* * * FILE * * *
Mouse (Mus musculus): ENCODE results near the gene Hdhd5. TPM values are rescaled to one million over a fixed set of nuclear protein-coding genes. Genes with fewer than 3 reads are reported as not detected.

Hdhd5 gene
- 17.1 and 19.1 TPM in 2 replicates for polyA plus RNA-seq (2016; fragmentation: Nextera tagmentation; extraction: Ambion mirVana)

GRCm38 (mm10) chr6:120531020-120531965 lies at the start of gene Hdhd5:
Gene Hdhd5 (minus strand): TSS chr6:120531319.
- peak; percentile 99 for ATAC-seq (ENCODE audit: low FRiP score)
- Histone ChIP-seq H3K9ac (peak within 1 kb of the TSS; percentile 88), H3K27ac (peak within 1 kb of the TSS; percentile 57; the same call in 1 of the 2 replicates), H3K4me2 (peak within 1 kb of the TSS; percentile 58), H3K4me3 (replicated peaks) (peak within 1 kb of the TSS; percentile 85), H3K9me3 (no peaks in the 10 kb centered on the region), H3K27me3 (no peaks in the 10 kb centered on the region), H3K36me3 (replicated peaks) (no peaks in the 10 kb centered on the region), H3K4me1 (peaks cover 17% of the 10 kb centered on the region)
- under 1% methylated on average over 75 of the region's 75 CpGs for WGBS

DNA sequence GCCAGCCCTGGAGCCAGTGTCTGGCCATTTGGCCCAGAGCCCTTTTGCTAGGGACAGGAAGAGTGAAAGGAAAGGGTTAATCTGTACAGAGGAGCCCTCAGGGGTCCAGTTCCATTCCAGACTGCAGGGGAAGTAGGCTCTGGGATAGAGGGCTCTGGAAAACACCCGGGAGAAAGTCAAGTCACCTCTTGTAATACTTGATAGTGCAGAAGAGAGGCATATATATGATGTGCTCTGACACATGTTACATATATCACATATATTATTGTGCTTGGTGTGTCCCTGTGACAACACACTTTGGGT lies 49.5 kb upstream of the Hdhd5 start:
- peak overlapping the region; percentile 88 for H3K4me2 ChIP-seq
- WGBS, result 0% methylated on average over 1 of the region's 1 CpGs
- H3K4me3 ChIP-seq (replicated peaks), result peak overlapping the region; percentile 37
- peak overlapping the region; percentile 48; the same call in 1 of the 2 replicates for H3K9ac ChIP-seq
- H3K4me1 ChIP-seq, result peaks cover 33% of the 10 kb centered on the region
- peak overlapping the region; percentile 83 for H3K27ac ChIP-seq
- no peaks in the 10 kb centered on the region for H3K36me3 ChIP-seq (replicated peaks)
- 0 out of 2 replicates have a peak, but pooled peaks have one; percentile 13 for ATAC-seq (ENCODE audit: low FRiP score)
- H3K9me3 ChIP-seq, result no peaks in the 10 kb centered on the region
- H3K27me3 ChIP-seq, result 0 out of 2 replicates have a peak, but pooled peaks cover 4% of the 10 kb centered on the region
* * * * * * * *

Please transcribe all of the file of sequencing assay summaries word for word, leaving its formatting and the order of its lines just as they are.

Mouse (Mus musculus): ENCODE results near the gene Hdhd5. TPM values are rescaled to one million over a fixed set of nuclear protein-coding genes. Genes with fewer than 3 reads are reported as not detected.

Hdhd5 gene
- 17.1 and 19.1 TPM in 2 replicates for polyA plus RNA-seq (2016; fragmentation: Nextera tagmentation; extraction: Ambion mirVana)

GRCm38 (mm10) chr6:120531020-120531965 lies at the start of gene Hdhd5:
Gene Hdhd5 (minus strand): TSS chr6:120531319.
- peak; percentile 99 for ATAC-seq (ENCODE audit: low FRiP score)
- Histone ChIP-seq H3K9ac (peak within 1 kb of the TSS; percentile 88), H3K27ac (peak within 1 kb of the TSS; percentile 57; the same call in 1 of the 2 replicates), H3K4me2 (peak within 1 kb of the TSS; percentile 58), H3K4me3 (replicated peaks) (peak within 1 kb of the TSS; percentile 85), H3K9me3 (no peaks in the 10 kb centered on the region), H3K27me3 (no peaks in the 10 kb centered on the region), H3K36me3 (replicated peaks) (no peaks in the 10 kb centered on the region), H3K4me1 (peaks cover 17% of the 10 kb centered on the region)
- under 1% methylated on average over 75 of the region's 75 CpGs for WGBS

DNA sequence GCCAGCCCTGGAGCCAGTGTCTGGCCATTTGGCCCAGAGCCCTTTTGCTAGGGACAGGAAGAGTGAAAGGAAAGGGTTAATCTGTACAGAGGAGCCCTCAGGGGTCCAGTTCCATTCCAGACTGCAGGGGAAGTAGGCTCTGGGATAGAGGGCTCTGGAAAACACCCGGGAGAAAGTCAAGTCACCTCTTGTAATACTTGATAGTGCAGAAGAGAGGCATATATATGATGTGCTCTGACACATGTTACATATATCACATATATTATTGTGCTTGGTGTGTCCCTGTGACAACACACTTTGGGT lies 49.5 kb upstream of the Hdhd5 start:
- peak overlapping the region; percentile 88 for H3K4me2 ChIP-seq
- WGBS, result 0% methylated on average over 1 of the region's 1 CpGs
- H3K4me3 ChIP-seq (replicated peaks), result peak overlapping the region; percentile 37
- peak overlapping the region; percentile 48; the same call in 1 of the 2 replicates for H3K9ac ChIP-seq
- H3K4me1 ChIP-seq, result peaks cover 33% of the 10 kb centered on the region
- peak overlapping the region; percentile 83 for H3K27ac ChIP-seq
- no peaks in the 10 kb centered on the region for H3K36me3 ChIP-seq (replicated peaks)
- 0 out of 2 replicates have a peak, but pooled peaks have one; percentile 13 for ATAC-seq (ENCODE audit: low FRiP score)
- H3K9me3 ChIP-seq, result no peaks in the 10 kb centered on the region
- H3K27me3 ChIP-seq, result 0 out of 2 replicates have a peak, but pooled peaks cover 4% of the 10 kb centered on the region